Friday, February 27, 2009


First, you should know that my husband and I are weird, for people in our early 30's. We get the (print) newspaper every day, and every day we both read it front to back. I even protested recently when the paper removed two of my favorite comic strips. We love our newspapers.

Part of my morning habit is reading the obituaries. I typically read all of them - even the short, 1.5 paragraph "standard" obituaries. I suspect this is another legacy from my mother - who also reads the entire paper front to back, every day. [She also reads the issues from when she is away on vacation, though, which I think is a bit drastic...]

I love seeing the names of the people who died, and their ages. I am saddened when young people die - counting as "young" anyone who is under 70. I wonder about the cause of death when it is not indicated. I read about the survivors - and wonder, especially, about those designated as "special". Particularly when there are others in that relationship category. What makes one a "special niece" as opposed to just one of many "nieces and nephews". I love it when families put in pieces of the person's history - which around here typically includes which rural schools the person attended as a young child, where he or she served during WWII or the Korean Conflict, and when he or she married the "love of (his or her) life".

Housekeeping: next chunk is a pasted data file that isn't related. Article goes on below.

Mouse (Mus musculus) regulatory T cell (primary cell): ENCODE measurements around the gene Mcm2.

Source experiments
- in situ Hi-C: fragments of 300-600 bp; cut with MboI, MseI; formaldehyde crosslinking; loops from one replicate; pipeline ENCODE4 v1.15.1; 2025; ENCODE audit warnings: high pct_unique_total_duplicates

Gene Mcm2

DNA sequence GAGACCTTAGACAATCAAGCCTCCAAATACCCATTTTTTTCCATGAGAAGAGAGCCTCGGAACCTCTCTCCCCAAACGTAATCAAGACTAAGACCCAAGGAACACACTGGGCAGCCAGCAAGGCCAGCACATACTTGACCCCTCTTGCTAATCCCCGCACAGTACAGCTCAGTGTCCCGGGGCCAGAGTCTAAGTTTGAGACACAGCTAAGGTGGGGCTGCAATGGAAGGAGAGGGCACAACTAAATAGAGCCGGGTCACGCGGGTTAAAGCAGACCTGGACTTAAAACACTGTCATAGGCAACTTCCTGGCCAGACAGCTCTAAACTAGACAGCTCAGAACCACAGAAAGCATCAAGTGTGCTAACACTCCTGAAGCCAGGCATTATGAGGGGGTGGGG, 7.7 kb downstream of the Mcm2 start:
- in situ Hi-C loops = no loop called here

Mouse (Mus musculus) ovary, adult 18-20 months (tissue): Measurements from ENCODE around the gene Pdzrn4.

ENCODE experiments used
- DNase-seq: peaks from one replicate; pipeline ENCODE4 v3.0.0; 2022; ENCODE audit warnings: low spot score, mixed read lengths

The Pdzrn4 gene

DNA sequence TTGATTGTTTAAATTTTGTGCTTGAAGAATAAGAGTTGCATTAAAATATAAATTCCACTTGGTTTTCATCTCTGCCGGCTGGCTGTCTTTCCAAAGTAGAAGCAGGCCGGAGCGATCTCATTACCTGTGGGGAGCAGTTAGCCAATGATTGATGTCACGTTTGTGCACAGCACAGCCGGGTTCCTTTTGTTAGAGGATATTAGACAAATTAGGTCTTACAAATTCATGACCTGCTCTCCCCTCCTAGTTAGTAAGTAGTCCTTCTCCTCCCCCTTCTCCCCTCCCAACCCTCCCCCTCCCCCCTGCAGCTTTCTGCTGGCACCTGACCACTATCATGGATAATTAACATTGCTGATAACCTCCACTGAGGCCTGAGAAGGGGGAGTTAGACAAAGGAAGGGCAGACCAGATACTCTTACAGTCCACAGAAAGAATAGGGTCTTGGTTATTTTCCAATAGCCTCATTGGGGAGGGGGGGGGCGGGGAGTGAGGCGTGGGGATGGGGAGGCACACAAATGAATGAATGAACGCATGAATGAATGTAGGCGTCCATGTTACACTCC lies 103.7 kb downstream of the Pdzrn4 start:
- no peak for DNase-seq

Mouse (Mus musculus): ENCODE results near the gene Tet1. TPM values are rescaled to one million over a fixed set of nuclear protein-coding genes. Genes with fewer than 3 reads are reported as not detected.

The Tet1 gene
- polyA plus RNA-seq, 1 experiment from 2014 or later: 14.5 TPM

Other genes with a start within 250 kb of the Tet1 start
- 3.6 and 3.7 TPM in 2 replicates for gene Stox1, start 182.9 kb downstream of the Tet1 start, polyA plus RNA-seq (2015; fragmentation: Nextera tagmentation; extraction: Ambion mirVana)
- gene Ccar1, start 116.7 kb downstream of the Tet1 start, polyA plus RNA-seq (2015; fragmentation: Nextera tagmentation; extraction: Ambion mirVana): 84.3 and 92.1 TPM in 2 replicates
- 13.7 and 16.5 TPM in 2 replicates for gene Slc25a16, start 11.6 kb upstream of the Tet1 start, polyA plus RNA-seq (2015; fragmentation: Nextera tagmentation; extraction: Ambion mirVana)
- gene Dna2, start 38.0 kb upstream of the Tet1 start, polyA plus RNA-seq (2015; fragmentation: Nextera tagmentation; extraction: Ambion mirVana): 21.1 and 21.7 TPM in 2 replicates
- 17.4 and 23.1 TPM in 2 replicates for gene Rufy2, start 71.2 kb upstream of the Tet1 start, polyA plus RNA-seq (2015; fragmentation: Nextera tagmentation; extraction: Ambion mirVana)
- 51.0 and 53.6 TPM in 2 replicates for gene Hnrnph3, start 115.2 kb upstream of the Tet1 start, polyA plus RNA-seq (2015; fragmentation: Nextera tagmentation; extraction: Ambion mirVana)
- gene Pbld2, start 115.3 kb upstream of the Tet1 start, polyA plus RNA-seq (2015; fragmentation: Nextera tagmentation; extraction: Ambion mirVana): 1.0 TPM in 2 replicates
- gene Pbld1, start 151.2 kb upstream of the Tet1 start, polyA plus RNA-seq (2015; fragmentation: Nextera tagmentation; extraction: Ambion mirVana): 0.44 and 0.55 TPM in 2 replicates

When I read about the survivors, though, I also look to see where they live. I wonder about the families that are spread all over the place...I am equally as intrigued by families that all live in the same town. I especially wonder about the families where none of the survivors live near the person who passed away. Most of the time, I am sad for the person who died - jumping to the conclusion, perhaps, that there were not enough family get-togethers before the person died. And then I realize that I live halfway across the country from my I am one of those "absentee" family members, too.

I tend to gloss over the fact that there are likely many dysfunctional relationships hidden within these obituaries...and don't typically think about how what I am reading tends to be the sanitized version of the person's life. Those obituaries that are brutally honest can be hard to read- but also interesting. They are few and far between, though.

And I wonder about how my obituary will read...What accomplishments have I achieved that I would want people to know about? For all my time in school, I suspect that I would rather have mine focus on who I loved, who loved me, and what good I did while I was on this planet.

I guess it's time to get started doing some serious good.

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